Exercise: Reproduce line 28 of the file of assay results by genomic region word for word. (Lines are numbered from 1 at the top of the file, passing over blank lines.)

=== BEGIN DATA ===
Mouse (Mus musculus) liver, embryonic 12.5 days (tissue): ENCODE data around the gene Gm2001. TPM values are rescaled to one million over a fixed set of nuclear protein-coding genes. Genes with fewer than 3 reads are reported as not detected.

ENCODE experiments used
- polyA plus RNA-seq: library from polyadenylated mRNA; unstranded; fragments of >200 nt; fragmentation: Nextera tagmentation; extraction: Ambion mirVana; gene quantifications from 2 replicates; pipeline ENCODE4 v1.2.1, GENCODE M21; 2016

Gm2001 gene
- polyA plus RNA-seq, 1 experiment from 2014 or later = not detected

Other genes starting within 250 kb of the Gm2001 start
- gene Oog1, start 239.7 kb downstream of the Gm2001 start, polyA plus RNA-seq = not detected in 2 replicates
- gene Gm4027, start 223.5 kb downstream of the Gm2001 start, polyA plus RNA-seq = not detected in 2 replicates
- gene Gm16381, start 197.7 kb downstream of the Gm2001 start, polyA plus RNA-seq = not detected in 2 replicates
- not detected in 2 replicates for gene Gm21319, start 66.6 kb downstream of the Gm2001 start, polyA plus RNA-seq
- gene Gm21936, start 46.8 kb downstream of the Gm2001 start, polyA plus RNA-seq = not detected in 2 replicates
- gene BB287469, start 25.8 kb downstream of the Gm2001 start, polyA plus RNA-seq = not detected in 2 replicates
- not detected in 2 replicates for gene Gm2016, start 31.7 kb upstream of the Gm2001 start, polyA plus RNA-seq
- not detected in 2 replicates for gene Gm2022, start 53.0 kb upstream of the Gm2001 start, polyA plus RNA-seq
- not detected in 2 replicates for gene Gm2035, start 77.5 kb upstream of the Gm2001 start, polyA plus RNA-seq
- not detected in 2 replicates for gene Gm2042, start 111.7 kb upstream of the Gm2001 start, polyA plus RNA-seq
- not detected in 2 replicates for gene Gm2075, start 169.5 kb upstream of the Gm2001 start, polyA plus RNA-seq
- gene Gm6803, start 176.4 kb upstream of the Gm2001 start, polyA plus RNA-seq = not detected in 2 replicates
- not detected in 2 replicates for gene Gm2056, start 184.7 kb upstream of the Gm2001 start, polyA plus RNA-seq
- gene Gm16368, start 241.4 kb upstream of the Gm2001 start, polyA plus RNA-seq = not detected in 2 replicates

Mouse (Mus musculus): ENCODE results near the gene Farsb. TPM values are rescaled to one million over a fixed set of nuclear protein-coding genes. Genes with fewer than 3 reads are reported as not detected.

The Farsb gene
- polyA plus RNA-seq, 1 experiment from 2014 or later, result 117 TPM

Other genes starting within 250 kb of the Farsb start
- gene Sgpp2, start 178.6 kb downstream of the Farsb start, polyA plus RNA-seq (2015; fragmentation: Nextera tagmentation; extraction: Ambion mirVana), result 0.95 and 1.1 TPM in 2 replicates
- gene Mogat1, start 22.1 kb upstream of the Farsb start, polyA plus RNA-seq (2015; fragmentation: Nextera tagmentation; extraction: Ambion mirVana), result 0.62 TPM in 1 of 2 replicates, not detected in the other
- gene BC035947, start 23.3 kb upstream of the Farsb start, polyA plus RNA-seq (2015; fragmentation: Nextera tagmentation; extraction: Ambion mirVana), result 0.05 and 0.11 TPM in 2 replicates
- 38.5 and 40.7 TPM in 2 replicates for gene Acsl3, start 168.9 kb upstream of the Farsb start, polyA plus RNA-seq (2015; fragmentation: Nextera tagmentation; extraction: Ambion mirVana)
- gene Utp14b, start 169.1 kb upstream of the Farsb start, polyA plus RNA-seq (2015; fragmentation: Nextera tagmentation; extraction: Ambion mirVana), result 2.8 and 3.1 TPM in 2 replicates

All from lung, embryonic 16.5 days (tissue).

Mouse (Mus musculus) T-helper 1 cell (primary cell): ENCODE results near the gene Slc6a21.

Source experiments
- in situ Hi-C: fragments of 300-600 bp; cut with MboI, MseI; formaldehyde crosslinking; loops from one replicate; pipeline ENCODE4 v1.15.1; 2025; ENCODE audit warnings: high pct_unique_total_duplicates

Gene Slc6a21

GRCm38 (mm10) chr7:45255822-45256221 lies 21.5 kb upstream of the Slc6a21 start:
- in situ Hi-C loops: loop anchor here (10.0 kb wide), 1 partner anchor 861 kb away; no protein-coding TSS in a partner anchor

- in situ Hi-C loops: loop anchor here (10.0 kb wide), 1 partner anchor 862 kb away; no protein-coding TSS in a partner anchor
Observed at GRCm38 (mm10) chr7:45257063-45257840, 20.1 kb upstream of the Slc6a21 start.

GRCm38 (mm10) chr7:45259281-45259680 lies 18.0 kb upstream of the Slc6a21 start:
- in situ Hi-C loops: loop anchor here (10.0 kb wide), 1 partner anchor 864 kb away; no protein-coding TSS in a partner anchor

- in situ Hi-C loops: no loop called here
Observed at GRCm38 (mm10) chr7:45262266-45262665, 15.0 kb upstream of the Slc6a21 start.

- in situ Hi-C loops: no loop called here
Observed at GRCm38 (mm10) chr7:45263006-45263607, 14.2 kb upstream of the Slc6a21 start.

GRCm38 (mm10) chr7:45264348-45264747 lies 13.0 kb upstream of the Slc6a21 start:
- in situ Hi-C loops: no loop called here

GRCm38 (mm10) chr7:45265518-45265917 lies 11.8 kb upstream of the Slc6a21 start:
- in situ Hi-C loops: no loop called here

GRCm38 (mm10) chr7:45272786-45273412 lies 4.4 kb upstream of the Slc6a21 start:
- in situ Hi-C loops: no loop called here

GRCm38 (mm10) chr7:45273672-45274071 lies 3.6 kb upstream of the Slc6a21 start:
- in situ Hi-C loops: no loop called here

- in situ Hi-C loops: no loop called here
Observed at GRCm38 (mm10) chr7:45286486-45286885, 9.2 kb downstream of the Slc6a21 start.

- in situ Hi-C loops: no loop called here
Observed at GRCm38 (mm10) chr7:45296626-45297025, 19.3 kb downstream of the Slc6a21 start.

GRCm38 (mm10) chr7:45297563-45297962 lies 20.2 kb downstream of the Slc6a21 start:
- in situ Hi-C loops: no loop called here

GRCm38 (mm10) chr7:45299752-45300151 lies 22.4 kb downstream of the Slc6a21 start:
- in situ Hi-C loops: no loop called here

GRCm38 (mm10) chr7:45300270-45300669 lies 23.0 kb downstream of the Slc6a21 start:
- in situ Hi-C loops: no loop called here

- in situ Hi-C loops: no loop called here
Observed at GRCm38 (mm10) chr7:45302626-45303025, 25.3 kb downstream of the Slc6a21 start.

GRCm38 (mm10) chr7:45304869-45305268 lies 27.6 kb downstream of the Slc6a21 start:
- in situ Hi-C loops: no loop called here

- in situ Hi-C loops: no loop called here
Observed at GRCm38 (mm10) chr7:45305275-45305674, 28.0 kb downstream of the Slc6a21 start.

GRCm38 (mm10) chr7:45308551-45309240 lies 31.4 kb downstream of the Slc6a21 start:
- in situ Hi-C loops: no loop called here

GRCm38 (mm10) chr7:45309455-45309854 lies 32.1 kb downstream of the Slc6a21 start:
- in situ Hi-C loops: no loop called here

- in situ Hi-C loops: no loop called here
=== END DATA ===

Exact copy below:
- 38.5 and 40.7 TPM in 2 replicates for gene Acsl3, start 168.9 kb upstream of the Farsb start, polyA plus RNA-seq (2015; fragmentation: Nextera tagmentation; extraction: Ambion mirVana)